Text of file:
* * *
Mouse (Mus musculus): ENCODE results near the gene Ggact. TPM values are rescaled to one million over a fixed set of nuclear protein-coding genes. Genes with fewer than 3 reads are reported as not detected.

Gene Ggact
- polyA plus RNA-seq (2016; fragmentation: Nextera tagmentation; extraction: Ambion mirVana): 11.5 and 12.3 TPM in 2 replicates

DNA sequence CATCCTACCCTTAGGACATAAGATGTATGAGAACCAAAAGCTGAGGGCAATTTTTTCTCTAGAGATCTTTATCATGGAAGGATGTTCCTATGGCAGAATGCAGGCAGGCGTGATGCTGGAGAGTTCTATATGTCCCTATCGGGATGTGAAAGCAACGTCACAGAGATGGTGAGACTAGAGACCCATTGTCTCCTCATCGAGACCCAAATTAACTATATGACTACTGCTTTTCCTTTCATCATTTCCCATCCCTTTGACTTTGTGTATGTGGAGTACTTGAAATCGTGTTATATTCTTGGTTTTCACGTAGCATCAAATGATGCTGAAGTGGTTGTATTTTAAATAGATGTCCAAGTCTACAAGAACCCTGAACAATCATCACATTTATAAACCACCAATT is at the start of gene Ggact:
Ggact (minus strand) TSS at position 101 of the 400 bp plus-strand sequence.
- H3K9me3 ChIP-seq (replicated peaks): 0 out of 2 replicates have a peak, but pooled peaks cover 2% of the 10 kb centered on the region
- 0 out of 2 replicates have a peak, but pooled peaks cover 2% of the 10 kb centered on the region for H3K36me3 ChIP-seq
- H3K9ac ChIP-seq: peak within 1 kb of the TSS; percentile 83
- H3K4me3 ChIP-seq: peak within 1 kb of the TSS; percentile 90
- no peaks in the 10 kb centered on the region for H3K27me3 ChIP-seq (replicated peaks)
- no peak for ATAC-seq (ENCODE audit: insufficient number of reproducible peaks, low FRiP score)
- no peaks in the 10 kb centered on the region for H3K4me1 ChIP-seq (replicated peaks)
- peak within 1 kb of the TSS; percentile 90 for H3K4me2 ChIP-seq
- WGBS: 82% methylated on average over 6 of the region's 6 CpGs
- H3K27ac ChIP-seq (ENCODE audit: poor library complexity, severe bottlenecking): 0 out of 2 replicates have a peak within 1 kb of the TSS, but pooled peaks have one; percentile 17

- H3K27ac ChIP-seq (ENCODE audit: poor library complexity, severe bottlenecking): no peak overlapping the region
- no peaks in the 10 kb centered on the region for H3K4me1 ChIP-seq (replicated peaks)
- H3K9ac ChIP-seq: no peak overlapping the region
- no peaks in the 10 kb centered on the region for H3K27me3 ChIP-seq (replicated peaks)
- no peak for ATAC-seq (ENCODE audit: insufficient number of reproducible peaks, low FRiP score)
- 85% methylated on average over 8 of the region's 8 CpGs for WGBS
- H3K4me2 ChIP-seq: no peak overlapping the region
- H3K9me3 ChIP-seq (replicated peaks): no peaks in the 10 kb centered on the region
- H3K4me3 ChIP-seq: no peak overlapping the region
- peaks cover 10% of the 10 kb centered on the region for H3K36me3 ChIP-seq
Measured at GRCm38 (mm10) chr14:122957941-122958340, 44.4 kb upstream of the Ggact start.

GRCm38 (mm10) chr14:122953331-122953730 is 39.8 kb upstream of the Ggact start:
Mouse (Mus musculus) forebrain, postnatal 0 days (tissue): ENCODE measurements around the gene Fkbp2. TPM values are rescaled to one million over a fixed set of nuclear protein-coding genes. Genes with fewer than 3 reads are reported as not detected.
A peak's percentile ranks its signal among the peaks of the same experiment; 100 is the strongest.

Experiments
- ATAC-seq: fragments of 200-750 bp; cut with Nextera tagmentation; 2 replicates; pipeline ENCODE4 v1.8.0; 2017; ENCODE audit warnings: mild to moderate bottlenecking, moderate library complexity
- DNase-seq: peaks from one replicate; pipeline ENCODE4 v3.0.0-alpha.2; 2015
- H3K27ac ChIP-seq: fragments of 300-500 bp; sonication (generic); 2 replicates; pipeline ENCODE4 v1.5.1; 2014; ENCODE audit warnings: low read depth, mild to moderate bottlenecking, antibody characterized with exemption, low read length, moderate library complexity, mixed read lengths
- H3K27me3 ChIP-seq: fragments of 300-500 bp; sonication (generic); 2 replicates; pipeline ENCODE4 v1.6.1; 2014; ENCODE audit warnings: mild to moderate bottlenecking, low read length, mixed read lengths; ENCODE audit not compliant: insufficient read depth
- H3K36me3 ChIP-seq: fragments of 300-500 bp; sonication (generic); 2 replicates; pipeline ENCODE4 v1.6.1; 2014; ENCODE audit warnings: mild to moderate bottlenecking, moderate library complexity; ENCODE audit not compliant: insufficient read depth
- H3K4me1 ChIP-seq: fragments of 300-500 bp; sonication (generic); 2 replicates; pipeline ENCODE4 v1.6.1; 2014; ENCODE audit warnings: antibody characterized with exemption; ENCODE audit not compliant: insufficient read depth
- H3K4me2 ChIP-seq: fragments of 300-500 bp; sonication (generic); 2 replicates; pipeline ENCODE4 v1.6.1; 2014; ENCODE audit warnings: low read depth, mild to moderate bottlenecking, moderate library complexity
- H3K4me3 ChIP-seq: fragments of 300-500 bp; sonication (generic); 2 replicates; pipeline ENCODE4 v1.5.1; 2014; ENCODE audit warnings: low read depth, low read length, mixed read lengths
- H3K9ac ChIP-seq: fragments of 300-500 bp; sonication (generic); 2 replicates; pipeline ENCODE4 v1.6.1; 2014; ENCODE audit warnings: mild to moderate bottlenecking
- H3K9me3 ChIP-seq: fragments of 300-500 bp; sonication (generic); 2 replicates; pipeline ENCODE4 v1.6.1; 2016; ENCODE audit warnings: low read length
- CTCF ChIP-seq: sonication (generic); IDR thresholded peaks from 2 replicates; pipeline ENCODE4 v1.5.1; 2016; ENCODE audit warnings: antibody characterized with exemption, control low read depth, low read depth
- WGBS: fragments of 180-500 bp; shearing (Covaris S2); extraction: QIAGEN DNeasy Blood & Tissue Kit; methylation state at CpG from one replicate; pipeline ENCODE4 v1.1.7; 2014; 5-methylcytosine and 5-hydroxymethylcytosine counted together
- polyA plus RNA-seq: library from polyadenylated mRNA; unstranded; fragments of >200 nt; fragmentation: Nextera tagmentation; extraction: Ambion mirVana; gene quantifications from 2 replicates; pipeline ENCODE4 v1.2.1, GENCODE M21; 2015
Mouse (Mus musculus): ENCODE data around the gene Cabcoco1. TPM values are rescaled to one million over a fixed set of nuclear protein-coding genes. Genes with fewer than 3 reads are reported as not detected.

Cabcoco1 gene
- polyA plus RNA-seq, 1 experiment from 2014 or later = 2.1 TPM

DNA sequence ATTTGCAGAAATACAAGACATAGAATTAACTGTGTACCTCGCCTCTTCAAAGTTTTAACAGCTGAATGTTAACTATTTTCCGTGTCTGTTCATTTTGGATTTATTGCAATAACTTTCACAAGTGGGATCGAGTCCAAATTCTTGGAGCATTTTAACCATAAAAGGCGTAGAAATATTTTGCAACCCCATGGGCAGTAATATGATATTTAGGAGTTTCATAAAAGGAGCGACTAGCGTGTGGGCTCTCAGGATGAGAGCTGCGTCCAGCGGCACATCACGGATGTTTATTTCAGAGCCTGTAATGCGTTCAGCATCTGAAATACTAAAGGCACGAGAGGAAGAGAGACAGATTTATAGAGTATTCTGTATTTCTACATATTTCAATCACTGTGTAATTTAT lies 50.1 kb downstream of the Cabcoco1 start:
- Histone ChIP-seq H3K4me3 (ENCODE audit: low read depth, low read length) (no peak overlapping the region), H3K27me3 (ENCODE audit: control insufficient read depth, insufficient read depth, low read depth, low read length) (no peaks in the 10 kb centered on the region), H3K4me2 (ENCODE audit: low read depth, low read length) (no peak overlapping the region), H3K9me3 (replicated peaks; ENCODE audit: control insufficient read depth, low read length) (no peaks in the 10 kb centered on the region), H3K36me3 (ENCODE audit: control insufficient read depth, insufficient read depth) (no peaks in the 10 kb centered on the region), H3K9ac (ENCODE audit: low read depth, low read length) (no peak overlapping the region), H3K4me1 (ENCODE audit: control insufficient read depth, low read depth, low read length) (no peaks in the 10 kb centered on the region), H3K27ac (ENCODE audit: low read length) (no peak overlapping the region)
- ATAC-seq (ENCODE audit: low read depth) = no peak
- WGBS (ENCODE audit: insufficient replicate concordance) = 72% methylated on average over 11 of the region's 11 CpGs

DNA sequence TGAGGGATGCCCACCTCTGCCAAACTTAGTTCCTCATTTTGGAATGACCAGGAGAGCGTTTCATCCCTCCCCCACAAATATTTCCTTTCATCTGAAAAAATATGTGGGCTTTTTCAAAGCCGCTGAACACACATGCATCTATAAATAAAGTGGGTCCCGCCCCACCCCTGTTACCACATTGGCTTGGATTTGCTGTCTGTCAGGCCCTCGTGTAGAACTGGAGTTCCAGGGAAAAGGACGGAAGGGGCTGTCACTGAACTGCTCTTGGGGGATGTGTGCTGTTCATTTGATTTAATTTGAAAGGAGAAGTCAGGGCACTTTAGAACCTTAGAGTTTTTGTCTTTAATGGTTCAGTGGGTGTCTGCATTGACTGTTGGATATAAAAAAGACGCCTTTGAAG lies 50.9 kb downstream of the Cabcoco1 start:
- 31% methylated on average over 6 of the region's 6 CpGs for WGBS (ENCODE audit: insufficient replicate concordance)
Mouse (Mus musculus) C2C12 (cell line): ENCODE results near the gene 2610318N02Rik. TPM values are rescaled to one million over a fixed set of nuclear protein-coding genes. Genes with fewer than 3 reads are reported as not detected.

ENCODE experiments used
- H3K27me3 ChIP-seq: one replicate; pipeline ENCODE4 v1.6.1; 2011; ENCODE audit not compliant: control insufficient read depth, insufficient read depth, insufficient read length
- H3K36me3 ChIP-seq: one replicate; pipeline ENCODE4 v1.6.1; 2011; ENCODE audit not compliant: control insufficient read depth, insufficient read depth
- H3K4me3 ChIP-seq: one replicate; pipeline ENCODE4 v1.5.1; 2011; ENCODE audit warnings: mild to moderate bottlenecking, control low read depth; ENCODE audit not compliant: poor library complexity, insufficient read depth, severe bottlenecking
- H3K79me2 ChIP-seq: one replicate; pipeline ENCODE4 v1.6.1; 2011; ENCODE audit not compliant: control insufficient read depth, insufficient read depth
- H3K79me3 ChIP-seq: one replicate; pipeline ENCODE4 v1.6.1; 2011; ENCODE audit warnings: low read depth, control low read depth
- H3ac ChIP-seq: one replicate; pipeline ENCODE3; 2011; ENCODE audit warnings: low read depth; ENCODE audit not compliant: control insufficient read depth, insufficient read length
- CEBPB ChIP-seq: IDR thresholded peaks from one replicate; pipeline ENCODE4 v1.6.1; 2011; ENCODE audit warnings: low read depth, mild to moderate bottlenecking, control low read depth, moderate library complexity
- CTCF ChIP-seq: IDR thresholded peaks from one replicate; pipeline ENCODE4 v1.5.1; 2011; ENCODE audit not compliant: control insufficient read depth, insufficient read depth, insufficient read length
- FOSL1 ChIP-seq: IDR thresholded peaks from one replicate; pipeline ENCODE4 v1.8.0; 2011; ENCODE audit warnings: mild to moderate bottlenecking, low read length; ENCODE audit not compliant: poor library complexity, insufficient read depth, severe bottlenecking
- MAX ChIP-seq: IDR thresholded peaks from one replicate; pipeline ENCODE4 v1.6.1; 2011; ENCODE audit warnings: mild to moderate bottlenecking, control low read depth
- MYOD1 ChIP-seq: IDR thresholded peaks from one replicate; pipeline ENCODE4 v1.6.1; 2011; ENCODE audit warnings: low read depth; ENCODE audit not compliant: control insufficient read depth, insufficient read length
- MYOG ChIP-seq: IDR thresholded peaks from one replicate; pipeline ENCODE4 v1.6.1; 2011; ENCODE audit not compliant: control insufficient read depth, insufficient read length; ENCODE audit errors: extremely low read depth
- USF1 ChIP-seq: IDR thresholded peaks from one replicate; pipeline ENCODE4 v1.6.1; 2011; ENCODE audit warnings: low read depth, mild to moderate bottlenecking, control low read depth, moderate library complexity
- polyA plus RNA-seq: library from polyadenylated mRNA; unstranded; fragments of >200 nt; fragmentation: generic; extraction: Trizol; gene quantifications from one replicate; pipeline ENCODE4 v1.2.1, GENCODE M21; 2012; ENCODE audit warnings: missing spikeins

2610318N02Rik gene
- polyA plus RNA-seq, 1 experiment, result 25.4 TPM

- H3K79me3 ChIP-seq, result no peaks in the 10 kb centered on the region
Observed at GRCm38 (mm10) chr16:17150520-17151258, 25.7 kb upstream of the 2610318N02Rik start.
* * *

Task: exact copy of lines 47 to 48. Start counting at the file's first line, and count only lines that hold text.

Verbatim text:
DNA sequence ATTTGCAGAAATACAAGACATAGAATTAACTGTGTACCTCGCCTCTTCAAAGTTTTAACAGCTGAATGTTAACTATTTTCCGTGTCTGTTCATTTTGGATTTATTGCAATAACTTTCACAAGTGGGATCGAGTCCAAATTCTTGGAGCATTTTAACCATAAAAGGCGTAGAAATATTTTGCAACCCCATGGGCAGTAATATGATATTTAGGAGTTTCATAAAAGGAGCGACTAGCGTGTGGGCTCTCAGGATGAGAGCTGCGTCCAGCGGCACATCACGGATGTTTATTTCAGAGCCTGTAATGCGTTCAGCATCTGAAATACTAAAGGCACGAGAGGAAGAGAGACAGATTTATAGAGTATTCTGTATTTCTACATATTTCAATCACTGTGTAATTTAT lies 50.1 kb downstream of the Cabcoco1 start:
- Histone ChIP-seq H3K4me3 (ENCODE audit: low read depth, low read length) (no peak overlapping the region), H3K27me3 (ENCODE audit: control insufficient read depth, insufficient read depth, low read depth, low read length) (no peaks in the 10 kb centered on the region), H3K4me2 (ENCODE audit: low read depth, low read length) (no peak overlapping the region), H3K9me3 (replicated peaks; ENCODE audit: control insufficient read depth, low read length) (no peaks in the 10 kb centered on the region), H3K36me3 (ENCODE audit: control insufficient read depth, insufficient read depth) (no peaks in the 10 kb centered on the region), H3K9ac (ENCODE audit: low read depth, low read length) (no peak overlapping the region), H3K4me1 (ENCODE audit: control insufficient read depth, low read depth, low read length) (no peaks in the 10 kb centered on the region), H3K27ac (ENCODE audit: low read length) (no peak overlapping the region)